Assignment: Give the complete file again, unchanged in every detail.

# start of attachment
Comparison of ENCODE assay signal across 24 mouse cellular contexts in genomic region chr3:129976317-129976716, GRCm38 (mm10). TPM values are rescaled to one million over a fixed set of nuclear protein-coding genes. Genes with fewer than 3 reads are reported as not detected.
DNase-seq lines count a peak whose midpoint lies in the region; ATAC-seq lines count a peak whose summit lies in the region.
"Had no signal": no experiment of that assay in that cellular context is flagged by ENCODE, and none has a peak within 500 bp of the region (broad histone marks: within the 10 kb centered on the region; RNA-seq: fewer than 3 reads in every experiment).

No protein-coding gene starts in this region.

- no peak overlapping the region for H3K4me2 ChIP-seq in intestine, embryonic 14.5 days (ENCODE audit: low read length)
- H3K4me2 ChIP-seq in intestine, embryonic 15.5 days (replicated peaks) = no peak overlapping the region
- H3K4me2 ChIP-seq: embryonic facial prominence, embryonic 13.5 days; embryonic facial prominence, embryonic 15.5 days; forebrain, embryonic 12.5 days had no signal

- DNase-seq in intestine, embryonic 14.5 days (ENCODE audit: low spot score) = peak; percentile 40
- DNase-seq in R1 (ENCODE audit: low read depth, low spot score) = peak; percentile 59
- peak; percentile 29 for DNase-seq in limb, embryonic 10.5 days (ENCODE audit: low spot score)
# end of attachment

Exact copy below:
Comparison of ENCODE assay signal across 24 mouse cellular contexts in genomic region chr3:129976317-129976716, GRCm38 (mm10). TPM values are rescaled to one million over a fixed set of nuclear protein-coding genes. Genes with fewer than 3 reads are reported as not detected.
DNase-seq lines count a peak whose midpoint lies in the region; ATAC-seq lines count a peak whose summit lies in the region.
"Had no signal": no experiment of that assay in that cellular context is flagged by ENCODE, and none has a peak within 500 bp of the region (broad histone marks: within the 10 kb centered on the region; RNA-seq: fewer than 3 reads in every experiment).

No protein-coding gene starts in this region.

- no peak overlapping the region for H3K4me2 ChIP-seq in intestine, embryonic 14.5 days (ENCODE audit: low read length)
- H3K4me2 ChIP-seq in intestine, embryonic 15.5 days (replicated peaks) = no peak overlapping the region
- H3K4me2 ChIP-seq: embryonic facial prominence, embryonic 13.5 days; embryonic facial prominence, embryonic 15.5 days; forebrain, embryonic 12.5 days had no signal

- DNase-seq in intestine, embryonic 14.5 days (ENCODE audit: low spot score) = peak; percentile 40
- DNase-seq in R1 (ENCODE audit: low read depth, low spot score) = peak; percentile 59
- peak; percentile 29 for DNase-seq in limb, embryonic 10.5 days (ENCODE audit: low spot score)